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RENAISSANCE COMMONPLACE BOOKS FROM THE BRITISH LIBRARY

“As might be expected of the premier collection of books and manuscripts in the English-speaking world, the British Library has one of the richest collections of commonplace books from the English Renaissance. There are examples from virtually every discipline and profession, including rhetoric, theology, politics, poetry, law, medicine, history, heraldry, geography, and cookery.”
Dr William H. Sherman, Consultant Editor

This project brings together nearly 50 commonplace books dating from 1550 to 1700 from the riches of the British Library manuscript collections.  Some noteworthy items featured are:

  • The massive, 1,200 page commonplace book of Sir Julius Caesar (1558-1636), providing detailed accounts of his reading from his early twenties until his death.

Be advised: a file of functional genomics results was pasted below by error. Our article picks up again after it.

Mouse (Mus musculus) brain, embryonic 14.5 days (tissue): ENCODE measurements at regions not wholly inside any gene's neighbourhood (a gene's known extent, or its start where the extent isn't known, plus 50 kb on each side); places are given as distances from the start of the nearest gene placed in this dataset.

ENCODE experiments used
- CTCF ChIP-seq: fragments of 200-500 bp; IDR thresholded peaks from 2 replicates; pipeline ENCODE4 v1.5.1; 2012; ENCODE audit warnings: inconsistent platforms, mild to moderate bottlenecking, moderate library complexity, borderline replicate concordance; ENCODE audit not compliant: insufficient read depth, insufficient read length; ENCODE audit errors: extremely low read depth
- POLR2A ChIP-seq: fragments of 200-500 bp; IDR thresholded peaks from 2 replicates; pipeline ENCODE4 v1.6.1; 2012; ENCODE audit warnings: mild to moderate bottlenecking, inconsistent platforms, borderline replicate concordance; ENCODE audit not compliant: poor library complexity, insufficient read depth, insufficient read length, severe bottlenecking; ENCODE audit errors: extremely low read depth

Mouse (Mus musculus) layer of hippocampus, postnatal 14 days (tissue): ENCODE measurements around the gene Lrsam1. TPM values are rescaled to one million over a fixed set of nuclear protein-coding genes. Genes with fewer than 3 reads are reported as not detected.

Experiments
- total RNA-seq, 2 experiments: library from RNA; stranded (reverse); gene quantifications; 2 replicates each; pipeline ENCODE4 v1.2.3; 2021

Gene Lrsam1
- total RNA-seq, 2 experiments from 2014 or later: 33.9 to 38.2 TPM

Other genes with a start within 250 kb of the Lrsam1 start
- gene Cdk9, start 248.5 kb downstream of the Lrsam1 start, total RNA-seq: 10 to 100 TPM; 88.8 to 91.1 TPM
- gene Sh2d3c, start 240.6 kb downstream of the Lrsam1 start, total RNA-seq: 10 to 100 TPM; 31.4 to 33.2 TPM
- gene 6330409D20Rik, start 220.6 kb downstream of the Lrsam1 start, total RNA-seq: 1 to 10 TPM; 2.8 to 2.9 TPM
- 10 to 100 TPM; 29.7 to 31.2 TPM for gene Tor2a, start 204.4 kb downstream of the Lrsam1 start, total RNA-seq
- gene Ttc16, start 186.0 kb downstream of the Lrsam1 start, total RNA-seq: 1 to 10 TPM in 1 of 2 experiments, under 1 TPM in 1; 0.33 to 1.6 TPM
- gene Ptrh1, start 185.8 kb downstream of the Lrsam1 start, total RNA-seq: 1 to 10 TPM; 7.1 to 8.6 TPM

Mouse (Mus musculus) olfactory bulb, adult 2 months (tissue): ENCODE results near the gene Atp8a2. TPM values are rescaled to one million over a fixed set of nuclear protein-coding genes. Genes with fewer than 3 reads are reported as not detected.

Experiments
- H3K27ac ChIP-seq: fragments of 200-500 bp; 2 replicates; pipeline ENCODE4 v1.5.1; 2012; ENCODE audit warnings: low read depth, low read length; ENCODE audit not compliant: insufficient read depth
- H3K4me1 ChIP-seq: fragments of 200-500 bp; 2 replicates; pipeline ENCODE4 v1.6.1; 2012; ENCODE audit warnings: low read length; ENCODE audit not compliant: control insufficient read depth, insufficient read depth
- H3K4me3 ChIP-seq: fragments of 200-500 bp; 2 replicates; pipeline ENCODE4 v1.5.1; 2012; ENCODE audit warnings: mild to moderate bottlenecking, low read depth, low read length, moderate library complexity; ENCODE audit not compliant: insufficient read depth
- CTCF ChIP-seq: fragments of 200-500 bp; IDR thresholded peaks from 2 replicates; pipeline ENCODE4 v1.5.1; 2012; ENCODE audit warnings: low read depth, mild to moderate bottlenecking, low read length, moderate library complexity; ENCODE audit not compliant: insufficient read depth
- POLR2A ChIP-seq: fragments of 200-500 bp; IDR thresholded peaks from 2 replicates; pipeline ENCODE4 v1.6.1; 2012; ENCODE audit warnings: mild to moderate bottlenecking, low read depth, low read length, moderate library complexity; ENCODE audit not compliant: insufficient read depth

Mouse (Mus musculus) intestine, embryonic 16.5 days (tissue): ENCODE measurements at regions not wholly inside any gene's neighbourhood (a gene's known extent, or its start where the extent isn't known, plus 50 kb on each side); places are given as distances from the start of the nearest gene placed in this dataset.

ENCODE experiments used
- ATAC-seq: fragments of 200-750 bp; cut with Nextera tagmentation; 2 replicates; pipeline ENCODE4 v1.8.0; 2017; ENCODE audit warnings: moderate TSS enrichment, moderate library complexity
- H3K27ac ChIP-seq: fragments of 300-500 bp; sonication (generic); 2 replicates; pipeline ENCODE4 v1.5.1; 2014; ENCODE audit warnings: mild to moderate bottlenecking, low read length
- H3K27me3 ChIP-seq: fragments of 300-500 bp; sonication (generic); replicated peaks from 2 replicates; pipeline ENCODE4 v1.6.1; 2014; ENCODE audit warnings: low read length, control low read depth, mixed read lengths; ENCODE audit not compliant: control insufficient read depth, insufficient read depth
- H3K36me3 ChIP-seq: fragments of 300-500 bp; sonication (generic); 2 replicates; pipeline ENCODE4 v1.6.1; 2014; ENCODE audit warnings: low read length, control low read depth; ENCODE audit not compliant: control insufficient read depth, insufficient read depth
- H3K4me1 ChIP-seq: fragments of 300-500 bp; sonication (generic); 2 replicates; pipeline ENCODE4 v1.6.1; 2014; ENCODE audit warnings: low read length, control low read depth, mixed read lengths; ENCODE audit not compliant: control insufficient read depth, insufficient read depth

• John Milton’s commonplace book with notes on Ethics, Economics, Politics and Literature.  There is much on marriage and divorce and on the topics of Tyranny, Liberty, Civil War and the King. 
  • The extraordinary prison notebook of Sir John Gibson (1606-1665), dedicated to his son, and supposed to provide a record of his life and experiences. 
  • The ‘Waferer’ commonplace book compiled c1591-1627, featuring verses by Essex, Ralegh and Shakespeare, as well as medical recipes, lists of books, and notes.
  • Sir Walter Ralegh’s ‘Tower’ notebook, written c1606-1608 while he was imprisoned, replete with library lists, poetry and an illustrated guide to the Middle East. 
  • A commonplace book attributed to Thomas Harriot (1560-1621), polymath and friend of Ralegh, Kepler and Marlowe, featuring the earliest known quotation from Shakespeare’s Henry IV Part 1.

Taken together, these commonplace books provide insights into what was read and what was considered important.  They cover an astonishing range of subjects. 

John Milton's commonplace book

  Highlights
Contents
Editorial introduction
Digital Guide
 
 
 
 
 
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